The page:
We’re the Grohs, and we do things differently.

We’re all different. No doubt about that. Sometimes we want people to sit up and notice our differences, how special we are, and other times we want to blend in with everyone else and just be “normal.”

My husband is about 6’ 4”. That’s different, and sometimes he stands out in a crowd.

I’m {a little bit} older than him. That’s different and sometimes I catch myself wondering if people notice. If they do, at this point in my life, I don’t think I care THAT much, but on occasion, it bothers me.

I have strawberry-blond hair. That has always been different, and as a child I couldn’t stand being called a redhead. It wasn’t until I was nearing 30 that I began to love and appreciate the color of my hair. I think it was because my hairdresser repeatedly told me that I’d be rich if I could bottle my color and sell it to everyone who paid big money to turn their hair the color that mine was naturally. Now that I finally embrace my strawberry-blondness, it’s becoming, ah-hem, “highlighted” shall we say, with a lot of white hair and I’m clinging to my natural color more than ever before, not ready to let go of it. How come I didn’t learn to love it sooner?

Both of our kids are adopted. My son was born in Russia and my daughter was born in China. That’s different. I volunteer in their first grade classroom and children have approached me to ask if my kids are adopted. I say yes, and when they inquire further I suggest they ask my kids about it so they can divulge whatever details they feel comfortable sharing. Sometimes these questions embarrass my son.  My husband and I LOVE the way that we built our family, but it’s different. And sometimes that hurts, especially when we already see our kids being pointed out by their peers as being different in their most vulnerable of areas—their identity, the very core of who they are and where they come from.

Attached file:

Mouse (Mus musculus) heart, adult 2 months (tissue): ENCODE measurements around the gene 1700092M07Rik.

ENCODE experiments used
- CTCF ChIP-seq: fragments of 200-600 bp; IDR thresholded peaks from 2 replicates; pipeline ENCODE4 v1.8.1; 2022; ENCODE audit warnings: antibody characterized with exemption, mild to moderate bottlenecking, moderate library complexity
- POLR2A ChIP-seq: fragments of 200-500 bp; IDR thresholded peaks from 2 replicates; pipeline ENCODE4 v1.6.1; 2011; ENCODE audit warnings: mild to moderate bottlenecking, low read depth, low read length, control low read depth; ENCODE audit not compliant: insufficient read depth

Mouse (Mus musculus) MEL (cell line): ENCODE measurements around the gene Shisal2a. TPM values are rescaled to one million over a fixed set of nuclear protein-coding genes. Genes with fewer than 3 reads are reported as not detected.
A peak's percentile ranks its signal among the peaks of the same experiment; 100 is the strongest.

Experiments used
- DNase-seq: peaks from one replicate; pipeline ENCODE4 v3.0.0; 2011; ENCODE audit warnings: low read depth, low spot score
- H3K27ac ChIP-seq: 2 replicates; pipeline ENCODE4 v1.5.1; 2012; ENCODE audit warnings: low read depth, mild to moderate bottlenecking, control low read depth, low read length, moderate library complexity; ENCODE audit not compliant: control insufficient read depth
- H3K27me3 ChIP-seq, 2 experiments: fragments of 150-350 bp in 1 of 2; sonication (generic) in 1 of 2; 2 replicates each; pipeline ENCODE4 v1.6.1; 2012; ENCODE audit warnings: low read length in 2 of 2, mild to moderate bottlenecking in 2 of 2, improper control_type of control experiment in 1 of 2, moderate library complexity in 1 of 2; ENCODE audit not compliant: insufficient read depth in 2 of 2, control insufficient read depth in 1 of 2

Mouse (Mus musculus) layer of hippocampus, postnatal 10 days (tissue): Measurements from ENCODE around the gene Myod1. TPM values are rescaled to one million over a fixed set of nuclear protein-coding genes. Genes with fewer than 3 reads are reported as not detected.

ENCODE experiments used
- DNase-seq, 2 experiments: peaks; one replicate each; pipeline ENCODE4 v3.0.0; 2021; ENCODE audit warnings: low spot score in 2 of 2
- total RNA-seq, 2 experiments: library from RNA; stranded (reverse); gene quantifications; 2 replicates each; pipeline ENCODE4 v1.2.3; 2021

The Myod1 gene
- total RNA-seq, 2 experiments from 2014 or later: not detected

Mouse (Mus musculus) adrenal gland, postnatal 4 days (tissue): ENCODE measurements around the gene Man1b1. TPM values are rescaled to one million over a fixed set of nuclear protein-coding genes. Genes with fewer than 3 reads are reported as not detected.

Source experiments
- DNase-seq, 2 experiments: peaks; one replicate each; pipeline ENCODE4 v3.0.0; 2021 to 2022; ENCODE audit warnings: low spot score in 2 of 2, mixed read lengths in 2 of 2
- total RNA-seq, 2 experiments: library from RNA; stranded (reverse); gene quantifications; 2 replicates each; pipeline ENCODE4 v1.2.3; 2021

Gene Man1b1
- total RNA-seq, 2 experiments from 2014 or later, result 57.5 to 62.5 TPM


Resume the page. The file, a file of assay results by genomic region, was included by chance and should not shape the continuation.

But different can be good.  We have a saying that we are using more and more with our kids. It was a take-away from my cousin Dennis’ memorial service. If his kids wanted to do something that others were doing, but would not represent God well, Dennis would say, “we’re the Pratts, and we do things differently” and that was the final answer. I loved that, as did Ken, and we began implementing it with our kids almost immediately–both as a way to honor the memory of my cousin who left this world much sooner than we ever thought he would, and as a family statement that the kids can cling to and repeat to their friends as an explanation of why they’re not going along with the crowd. We would love for it to be a tool that our kids can use as a way out when needed, and we pray that they can feel confident in knowing that it’s ok to be different, because sometimes that is what we are called to be. Plain and simple.

Sometimes being different isn’t an option. It just is. And sometimes being different is a choice that we need to make. Lord, grant us the courage to be different.


  1. Connie says:

    I have always felt “different” was/is good. As a Christ follower, we are set apart, and that makes us “different”.

    “I am a Pratt & we do things differently”.

    Well said in “adoption being different”. ♥♥

  2. Cheryl says:

    I love this! And I hope both your kids grow strong in the security of knowing that sometimes it’s OK to be different.

  3. […] of those unique situations that international adoption poses and a reminder that, as I mentioned in one of my first posts,  our family is different.  As our kids grow up, we know they will be exposed to situations that […]

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